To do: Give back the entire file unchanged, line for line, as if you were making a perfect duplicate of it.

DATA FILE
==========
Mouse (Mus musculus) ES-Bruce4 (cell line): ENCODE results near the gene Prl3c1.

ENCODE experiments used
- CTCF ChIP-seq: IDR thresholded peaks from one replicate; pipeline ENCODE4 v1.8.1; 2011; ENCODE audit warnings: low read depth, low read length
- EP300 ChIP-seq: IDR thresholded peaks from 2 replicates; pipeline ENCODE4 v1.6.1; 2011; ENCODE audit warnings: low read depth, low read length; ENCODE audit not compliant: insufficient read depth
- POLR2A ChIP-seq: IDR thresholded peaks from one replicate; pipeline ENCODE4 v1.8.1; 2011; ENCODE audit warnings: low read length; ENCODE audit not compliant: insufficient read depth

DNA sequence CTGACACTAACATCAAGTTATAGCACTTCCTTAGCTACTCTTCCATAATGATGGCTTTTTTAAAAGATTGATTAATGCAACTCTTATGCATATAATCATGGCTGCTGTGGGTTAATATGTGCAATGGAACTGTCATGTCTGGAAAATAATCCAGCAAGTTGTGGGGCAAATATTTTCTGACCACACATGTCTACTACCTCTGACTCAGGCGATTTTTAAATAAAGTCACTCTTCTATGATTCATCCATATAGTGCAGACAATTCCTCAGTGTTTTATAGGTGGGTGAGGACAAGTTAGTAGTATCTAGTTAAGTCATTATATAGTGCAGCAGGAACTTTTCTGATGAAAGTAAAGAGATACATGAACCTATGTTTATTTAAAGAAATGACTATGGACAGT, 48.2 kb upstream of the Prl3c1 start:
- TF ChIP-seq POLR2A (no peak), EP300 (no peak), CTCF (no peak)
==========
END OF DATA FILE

Mouse (Mus musculus) ES-Bruce4 (cell line): ENCODE results near the gene Prl3c1.

ENCODE experiments used
- CTCF ChIP-seq: IDR thresholded peaks from one replicate; pipeline ENCODE4 v1.8.1; 2011; ENCODE audit warnings: low read depth, low read length
- EP300 ChIP-seq: IDR thresholded peaks from 2 replicates; pipeline ENCODE4 v1.6.1; 2011; ENCODE audit warnings: low read depth, low read length; ENCODE audit not compliant: insufficient read depth
- POLR2A ChIP-seq: IDR thresholded peaks from one replicate; pipeline ENCODE4 v1.8.1; 2011; ENCODE audit warnings: low read length; ENCODE audit not compliant: insufficient read depth

DNA sequence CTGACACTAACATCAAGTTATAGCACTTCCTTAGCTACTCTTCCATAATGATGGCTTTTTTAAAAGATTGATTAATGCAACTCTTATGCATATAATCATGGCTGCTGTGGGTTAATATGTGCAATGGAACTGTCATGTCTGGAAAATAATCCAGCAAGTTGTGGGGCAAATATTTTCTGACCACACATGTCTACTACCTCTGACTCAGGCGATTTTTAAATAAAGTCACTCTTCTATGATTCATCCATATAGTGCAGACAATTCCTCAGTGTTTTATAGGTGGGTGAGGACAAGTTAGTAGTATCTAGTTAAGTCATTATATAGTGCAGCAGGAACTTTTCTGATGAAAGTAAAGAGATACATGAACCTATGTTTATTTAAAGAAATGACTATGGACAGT, 48.2 kb upstream of the Prl3c1 start:
- TF ChIP-seq POLR2A (no peak), EP300 (no peak), CTCF (no peak)